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What are the benefits of a disk install vs. Wubi? And can I migrate my settings easily?

Will there be any problems or bugs if i install ubuntu on windows with the windows installer.If i install will i get the exact same ubuntu or will there be any thing missing. Will i get the exact power and performance of ubuntu?

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marked as duplicate by jokerdino, Anwar Shah, RolandiXor, John S Gruber, Mitch Sep 9 '12 at 5:27

This question was marked as an exact duplicate of an existing question.

see the link above & wubi is known to be a bit slow compared to a complete install – Web-E May 12 '12 at 6:52
if you real want to feel the taste of ubuntu i can suggest to using it first in live cd and make a dual boot along with you windows, when you use wubi its just like you a – ashwin2011 May 12 '12 at 7:39
This question details some of the advantages and disadvantages of a Wubi installation compared to a standard installation. (We'll probably close this as a duplicate of that question. Thanks to @jokerdino for finding this question!) – Eliah Kagan Sep 8 '12 at 9:03

I am not 100% sure that I understand you question, but if you install Ubuntu you have Ubuntu. It does not truly matter how it is installed as along as the installation is successful.

So to answer you question no it does not matter.

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It does matter. If you install Ubuntu using Wubi you will have slower performance. Why is that so. Ubuntu is using ext4 format for your HDD and Windows is using NTFS. If you install Ubuntu using Wubi Ubuntu will use NTFS file system and it will little slower. But it's not a big deal

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There should be no problems though, but if you ask me I would always suggest you to make a fresh install by booting from the CD.

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  1. Disk performance is slightly slower. You should not be able to notice any difference under normal circumstances. The problem becomes more evident if you have little memory and use swap a lot or if your windows partition is very fragmented. It should be still far faster than under a typical VM or LiveCD.

  2. The filesystem is less reliable than in a real installation. This is because you have 2 filesystems nested within each other which makes it more vulnerable than ntfs or ext3 taken individually. This can be an issue if you hard reboot (unplugging the power). Hard reboots are never ever a good idea, but even less so in wubi. We have taken some measures to minimize the risk (and will add a couple of tricks to next build), so that hard reboots can be better tolerated, but the rule of thumb is: do not hard reboot. In linux there are alt+sysrq key combinations if you get stack for any reason.

  3. Hibernation / Suspend does not work properly. We are looking into this with the help of some ubuntu kernel devs. Either we'll fix that or we will disable hibernation/suspend.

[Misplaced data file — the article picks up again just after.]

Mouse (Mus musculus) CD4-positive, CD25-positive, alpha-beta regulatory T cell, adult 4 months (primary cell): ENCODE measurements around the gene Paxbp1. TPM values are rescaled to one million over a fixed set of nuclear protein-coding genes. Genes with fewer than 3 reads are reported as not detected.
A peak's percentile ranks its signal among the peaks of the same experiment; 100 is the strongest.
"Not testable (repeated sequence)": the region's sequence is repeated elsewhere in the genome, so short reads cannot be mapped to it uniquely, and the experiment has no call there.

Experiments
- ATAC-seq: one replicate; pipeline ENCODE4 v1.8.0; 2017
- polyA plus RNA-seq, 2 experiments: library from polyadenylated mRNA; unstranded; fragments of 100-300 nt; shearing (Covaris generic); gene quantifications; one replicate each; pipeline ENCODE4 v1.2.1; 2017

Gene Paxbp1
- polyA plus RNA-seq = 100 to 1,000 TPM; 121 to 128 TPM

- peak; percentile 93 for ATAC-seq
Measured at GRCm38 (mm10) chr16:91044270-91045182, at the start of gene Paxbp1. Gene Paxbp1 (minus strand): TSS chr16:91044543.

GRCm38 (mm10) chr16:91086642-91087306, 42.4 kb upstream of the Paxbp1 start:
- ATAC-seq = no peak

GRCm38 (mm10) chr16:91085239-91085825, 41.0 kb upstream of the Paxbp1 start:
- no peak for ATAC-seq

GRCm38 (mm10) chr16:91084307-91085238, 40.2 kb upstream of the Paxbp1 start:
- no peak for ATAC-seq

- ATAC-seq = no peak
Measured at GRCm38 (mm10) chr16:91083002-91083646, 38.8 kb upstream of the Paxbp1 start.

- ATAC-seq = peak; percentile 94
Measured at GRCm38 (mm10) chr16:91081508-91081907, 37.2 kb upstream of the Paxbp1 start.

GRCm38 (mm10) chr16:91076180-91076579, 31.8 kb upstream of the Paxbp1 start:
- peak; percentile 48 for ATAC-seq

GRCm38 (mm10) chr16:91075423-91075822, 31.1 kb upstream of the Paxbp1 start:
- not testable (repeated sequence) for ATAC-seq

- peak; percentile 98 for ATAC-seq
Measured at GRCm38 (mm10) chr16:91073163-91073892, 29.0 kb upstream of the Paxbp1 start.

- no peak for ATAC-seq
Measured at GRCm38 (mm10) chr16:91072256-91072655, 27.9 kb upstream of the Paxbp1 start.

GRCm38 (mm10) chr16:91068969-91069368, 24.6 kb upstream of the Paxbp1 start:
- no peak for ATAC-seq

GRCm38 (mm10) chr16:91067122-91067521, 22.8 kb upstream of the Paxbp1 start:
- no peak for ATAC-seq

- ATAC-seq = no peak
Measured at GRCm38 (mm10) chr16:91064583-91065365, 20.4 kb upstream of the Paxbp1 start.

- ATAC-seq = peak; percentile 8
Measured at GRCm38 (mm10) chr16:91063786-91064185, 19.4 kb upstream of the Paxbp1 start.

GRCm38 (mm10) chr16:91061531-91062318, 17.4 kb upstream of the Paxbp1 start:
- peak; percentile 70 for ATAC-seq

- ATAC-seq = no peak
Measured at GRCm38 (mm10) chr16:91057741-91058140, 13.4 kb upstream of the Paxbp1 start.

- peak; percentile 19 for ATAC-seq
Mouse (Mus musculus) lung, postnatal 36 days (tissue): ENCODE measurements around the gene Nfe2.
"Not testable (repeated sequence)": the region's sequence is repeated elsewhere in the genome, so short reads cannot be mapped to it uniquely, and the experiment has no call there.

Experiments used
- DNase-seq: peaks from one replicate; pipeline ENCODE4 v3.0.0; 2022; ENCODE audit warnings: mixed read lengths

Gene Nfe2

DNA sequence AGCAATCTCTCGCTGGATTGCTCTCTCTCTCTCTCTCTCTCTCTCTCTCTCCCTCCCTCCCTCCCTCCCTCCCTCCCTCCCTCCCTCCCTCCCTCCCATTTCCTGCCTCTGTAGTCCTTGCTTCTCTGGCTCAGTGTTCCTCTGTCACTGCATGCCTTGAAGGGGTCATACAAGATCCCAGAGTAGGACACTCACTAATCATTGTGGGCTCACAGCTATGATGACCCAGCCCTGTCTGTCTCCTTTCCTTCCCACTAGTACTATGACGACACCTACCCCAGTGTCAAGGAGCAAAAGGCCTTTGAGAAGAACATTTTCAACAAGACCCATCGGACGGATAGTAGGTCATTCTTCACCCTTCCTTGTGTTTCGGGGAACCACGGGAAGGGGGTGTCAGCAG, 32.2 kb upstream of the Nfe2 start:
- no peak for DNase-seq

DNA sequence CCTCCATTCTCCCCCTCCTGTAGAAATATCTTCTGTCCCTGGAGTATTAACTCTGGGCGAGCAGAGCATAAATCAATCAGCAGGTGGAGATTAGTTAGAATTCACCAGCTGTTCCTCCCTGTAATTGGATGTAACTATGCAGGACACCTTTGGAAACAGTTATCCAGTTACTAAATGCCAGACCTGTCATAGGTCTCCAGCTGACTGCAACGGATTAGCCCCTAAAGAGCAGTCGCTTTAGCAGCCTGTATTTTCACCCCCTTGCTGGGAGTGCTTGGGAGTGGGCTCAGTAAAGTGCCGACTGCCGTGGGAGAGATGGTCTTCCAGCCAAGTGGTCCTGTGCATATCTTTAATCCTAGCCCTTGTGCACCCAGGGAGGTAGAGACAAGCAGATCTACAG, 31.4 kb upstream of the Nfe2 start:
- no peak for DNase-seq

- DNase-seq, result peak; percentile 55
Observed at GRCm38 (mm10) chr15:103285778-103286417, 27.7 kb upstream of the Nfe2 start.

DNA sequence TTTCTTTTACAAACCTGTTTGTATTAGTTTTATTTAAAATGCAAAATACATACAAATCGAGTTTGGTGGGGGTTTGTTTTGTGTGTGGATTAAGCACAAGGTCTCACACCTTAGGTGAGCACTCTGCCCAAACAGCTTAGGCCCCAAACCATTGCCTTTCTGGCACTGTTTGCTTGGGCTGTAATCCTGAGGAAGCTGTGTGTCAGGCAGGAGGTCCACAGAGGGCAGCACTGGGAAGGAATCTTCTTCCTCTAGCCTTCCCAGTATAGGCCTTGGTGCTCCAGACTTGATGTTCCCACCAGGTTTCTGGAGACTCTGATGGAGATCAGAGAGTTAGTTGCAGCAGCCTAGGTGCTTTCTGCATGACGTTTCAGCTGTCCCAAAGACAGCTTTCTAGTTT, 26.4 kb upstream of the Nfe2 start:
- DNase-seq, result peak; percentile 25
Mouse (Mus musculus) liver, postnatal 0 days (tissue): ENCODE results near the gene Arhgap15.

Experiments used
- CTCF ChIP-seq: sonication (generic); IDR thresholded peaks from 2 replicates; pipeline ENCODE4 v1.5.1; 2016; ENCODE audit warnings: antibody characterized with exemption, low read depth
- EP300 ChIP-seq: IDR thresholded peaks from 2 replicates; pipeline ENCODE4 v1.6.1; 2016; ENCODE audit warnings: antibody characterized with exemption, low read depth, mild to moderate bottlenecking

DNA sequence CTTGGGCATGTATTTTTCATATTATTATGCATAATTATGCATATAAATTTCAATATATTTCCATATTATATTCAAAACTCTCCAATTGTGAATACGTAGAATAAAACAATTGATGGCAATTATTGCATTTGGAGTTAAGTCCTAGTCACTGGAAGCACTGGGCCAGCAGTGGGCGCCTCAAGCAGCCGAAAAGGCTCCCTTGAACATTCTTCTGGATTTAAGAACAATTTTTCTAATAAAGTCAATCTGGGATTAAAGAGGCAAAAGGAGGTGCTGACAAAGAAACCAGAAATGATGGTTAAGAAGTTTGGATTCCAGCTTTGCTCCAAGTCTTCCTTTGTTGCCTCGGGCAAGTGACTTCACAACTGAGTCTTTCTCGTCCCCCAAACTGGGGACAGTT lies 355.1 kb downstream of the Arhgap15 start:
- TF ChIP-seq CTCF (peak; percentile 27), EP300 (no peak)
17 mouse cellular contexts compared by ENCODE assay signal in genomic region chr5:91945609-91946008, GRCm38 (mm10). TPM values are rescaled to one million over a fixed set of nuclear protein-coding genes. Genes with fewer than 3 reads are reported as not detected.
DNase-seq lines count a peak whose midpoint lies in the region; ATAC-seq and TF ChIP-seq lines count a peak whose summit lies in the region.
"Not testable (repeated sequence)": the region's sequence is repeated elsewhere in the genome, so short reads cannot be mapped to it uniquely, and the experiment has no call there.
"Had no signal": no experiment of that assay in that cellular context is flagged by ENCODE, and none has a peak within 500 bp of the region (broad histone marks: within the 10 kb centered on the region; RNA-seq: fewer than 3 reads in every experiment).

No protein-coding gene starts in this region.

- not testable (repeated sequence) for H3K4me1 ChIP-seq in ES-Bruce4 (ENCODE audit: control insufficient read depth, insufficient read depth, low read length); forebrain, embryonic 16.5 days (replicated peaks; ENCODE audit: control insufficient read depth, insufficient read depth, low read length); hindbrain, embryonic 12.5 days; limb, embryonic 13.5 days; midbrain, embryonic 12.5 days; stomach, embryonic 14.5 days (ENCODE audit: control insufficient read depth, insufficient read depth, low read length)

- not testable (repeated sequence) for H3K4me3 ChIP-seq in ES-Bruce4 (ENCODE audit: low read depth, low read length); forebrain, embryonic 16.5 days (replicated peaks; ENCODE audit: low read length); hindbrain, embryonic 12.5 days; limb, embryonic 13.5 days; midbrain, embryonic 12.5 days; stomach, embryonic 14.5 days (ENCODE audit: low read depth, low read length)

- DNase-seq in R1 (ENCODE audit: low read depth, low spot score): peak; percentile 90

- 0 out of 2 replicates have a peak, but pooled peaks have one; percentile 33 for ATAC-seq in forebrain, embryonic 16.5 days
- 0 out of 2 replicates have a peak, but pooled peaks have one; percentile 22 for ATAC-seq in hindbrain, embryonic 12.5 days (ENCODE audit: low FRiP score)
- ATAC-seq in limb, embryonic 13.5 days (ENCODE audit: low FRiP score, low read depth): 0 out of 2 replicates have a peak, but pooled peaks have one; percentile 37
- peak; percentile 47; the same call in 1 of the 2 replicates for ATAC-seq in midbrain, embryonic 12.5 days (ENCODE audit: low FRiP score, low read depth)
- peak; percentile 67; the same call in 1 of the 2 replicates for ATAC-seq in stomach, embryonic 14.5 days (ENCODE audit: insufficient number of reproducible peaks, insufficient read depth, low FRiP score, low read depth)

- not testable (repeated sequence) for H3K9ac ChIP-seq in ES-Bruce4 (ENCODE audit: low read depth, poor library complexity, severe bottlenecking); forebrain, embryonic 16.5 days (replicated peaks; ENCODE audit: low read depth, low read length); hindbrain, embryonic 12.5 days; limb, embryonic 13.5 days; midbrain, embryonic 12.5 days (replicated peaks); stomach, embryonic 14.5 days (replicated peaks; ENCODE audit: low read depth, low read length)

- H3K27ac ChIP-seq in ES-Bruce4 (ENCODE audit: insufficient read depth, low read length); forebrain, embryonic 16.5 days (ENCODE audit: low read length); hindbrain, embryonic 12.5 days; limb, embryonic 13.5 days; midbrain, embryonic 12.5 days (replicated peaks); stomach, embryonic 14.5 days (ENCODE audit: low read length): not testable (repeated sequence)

A side issue is that with wubi people tend to allocate less disk space than they would with a normal installation (since they take it as a trial and then keep using it). Of course if the free space is over, it is going to create issues, but that is hardly our fault. We are looking into ways to expand virtual disks, but that would be a separate app anyway. That said in linux you can create a link from a folder within a real partition to a folder within a virtual disk, thus alleviating the pain.

In short: allocate enough space, do not hard reboot and do not suspend/hibernate. Other than that it should be the full monty: same speed (other than for #1), same hardware support/detection, same behaviour, same software. A small trade-off considering that we* provide what can possibly be considered the easiest OS installer ever created, whatever the OS.

As for long term use, I would consider wubi as a mid-term solution. You can use it happily for weeks and months, but because of the 3 issues above, if you find yourself using Ubuntu quite heavily, you might want to do a full installation later on. That said we have a tool to migrate virtual disks to a real partition (LVPM by tuxcantfly). So migration should be quite smooth (that should result in an installation which is 100% identical to a standard one while keeping your data and settings).

If you have a free partition or a spare hard disk and are confident about partitioning and ISO burning there is no much reason to use Wubi, just go straight for the full installation via live CD. But for people that do not know what a partition is, wubi is probably the best solution to date, particularly once tools such as LVPM reach final status. I hope that wubi will bring a small revolution to Linux installers and hence to Linux adoption, similar to what Knoppix/LiveCD did a few years ago', and I would not be too surprised to see Wubi clones implemented by other *nix distros in the near future.

(found on

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